TC
1528If FILEHANDLE is an expression, the value is taken as an indirect
1529filehandle, generally its name.
5a964f20
TC
1530
1531You can use this to find out whether two handles refer to the
1532same underlying descriptor:
1533
1534 if (fileno(THIS) == fileno(THAT)) {
1535 print "THIS and THAT are dups\n";
1536 }
a0d0e21e
LW
1537
1538=item flock FILEHANDLE,OPERATION
1539
19799a22
GS
1540Calls flock(2), or an emulation of it, on FILEHANDLE. Returns true
1541for success, false on failure. Produces a fatal error if used on a
2b5ab1e7 1542machine that doesn't implement flock(2), fcntl(2) locking, or lockf(3).
19799a22 1543C<flock> is Perl's portable file locking interface, although it locks
2b5ab1e7
TC
1544only entire files, not records.
1545
1546Two potentially non-obvious but traditional C<flock> semantics are
1547that it waits indefinitely until the lock is granted, and that its locks
1548B<merely advisory>. Such discretionary locks are more flexible, but offer
19799a22
GS
1549fewer guarantees. This means that files locked with C<flock> may be
1550modified by programs that do not also use C<flock>. See L<perlport>,
2b5ab1e7
TC
1551your port's specific documentation, or your system-specific local manpages
1552for details. It's best to assume traditional behavior if you're writing
1553portable programs. (But if you're not, you should as always feel perfectly
1554free to write for your own system's idiosyncrasies (sometimes called
1555"features"). Slavish adherence to portability concerns shouldn't get
1556in the way of your getting your job done.)
a3cb178b 1557
8ebc5c01
PP
1558OPERATION is one of LOCK_SH, LOCK_EX, or LOCK_UN, possibly combined with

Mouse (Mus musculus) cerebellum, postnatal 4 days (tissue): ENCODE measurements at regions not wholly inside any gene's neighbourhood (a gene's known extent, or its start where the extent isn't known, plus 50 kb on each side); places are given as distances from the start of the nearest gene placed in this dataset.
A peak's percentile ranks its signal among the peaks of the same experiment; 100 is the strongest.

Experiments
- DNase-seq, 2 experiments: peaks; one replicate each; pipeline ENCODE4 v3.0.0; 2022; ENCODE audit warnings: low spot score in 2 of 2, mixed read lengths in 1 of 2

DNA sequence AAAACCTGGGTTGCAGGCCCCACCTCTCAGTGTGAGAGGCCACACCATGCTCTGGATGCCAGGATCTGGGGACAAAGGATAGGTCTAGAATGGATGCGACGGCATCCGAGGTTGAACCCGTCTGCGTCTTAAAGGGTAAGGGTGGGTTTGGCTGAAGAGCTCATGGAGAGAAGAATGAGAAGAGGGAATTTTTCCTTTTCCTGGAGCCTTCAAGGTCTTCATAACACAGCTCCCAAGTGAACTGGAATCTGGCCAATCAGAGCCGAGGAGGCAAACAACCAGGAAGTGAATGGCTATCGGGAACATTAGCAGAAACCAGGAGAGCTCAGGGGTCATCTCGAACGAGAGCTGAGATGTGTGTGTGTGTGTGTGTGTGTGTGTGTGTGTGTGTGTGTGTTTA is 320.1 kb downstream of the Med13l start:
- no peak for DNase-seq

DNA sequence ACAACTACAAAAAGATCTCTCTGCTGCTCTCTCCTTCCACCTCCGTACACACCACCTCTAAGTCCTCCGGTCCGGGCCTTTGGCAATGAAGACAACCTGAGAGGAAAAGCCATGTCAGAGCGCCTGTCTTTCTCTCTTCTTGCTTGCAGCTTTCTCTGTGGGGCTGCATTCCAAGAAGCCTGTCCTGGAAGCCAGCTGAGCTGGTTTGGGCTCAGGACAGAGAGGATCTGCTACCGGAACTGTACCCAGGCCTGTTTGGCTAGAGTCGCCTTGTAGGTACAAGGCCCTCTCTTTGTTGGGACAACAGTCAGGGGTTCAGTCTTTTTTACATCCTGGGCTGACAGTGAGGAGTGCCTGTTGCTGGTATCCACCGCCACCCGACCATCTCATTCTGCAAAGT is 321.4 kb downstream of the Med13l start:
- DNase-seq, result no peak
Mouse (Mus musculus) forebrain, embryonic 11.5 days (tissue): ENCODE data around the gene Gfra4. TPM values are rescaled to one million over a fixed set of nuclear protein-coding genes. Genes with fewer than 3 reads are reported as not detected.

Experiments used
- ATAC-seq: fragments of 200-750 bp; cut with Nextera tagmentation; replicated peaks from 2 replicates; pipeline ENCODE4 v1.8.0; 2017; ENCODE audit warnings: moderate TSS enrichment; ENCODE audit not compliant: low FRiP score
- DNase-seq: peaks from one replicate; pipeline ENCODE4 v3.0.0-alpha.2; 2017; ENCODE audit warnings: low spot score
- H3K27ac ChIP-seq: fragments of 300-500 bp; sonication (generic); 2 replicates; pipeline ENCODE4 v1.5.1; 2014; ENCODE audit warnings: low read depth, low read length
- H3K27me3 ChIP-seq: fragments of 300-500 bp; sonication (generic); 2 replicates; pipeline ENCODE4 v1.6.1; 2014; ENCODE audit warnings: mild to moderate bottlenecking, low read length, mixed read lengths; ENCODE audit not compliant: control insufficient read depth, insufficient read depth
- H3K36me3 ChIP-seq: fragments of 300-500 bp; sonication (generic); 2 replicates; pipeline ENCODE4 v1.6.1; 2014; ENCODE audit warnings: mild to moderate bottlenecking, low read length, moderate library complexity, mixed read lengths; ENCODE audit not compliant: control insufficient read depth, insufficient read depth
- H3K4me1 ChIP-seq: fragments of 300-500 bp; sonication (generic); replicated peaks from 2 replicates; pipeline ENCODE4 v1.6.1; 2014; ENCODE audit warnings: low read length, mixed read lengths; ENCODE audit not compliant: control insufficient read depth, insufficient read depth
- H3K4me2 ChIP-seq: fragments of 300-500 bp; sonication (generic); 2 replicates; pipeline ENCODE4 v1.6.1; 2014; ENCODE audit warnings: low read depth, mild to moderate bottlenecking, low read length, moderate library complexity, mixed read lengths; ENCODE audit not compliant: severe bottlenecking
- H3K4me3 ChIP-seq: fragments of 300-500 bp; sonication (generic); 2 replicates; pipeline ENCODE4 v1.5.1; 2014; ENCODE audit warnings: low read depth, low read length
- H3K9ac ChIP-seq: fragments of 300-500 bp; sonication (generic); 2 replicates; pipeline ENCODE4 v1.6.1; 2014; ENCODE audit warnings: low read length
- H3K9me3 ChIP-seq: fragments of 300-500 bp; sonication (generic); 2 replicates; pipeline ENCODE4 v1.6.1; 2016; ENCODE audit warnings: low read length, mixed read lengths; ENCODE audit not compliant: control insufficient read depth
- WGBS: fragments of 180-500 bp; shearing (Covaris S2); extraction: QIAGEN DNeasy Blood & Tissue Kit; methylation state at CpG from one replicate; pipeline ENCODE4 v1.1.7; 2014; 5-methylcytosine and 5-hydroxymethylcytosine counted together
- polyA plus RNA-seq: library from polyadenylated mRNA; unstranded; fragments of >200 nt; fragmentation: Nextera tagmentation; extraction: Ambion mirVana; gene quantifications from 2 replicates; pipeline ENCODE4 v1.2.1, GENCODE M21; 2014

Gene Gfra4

1559LOCK_NB. These constants are traditionally valued 1, 2, 8 and 4, but
68dc0745
PP
1560you can use the symbolic names if import them from the Fcntl module,
1561either individually, or as a group using the ':flock' tag. LOCK_SH
1562requests a shared lock, LOCK_EX requests an exclusive lock, and LOCK_UN
1563releases a previously requested lock. If LOCK_NB is added to LOCK_SH or
19799a22 1564LOCK_EX then C<flock> will return immediately rather than blocking
68dc0745
PP
1565waiting for the lock (check the return status to see if you got it).
1566
2b5ab1e7
TC
1567To avoid the possibility of miscoordination, Perl now flushes FILEHANDLE
1568before locking or unlocking it.
8ebc5c01 1569
f86cebdf 1570Note that the emulation built with lockf(3) doesn't provide shared
8ebc5c01 1571locks, and it requires that FILEHANDLE be open with write intent. These
2b5ab1e7 1572are the semantics that lockf(3) implements. Most if not all systems
f86cebdf 1573implement lockf(3) in terms of fcntl(2) locking, though, so the
8ebc5c01
PP
1574differing semantics shouldn't bite too many people.
1575
19799a22
GS
1576Note also that some versions of C<flock> cannot lock things over the
1577network; you would need to use the more system-specific C<fcntl> for
f86cebdf
GS
1578that. If you like you can force Perl to ignore your system's flock(2)
1579function, and so provide its own fcntl(2)-based emulation, by passing
8ebc5c01
PP
1580the switch C<-Ud_flock> to the F<Configure> program when you configure
1581perl.
4633a7c4
LW
1582
1583Here's a mailbox appender for BSD systems.
a0d0e21e 1584
7e1af8bc 1585 use Fcntl ':flock'; # import LOCK_* constants
a0d0e21e
LW
1586
1587 sub lock {
7e1af8bc 1588 flock(MBOX,LOCK_EX);
a0d0e21e
LW
1589 # and, in case someone appended
1590 # while we were waiting...
1591 seek(MBOX, 0, 2);
1592 }
1593
1594 sub unlock {
7e1af8bc 1595 flock(MBOX,LOCK_UN);
a0d0e21e
LW
1596 }
1597
1598 open(MBOX, ">>/usr/spool/mail/$ENV{'USER'}")
1599 or die "Can't open mailbox: $!";
1600
1601 lock();
1602 print MBOX $msg,"\n\n";
1603 unlock();
1604
2b5ab1e7
TC
1605On systems that support a real flock(), locks are inherited across fork()
1606calls, whereas those that must resort to the more capricious fcntl()
1607function lose the locks, making it harder to write servers.
1608
cb1a09d0 1609See also L<DB_File> for other flock() examples.
a0d0e21e
LW
1610
1611=item fork
1612
2b5ab1e7
TC
1613Does a fork(2) system call to create a new process running the
1614same program at the same point. It returns the child pid to the
1615parent process, C<0> to the child process, or C<undef> if the fork is
1616unsuccessful. File descriptors (and sometimes locks on those descriptors)
1617are shared, while everything else is copied. On most systems supporting
1618fork(), great care has gone into making it extremely efficient (for
1619example, using copy-on-write technology on data pages), making it the
1620dominant paradigm for multitasking over the last few decades.
5a964f20 1621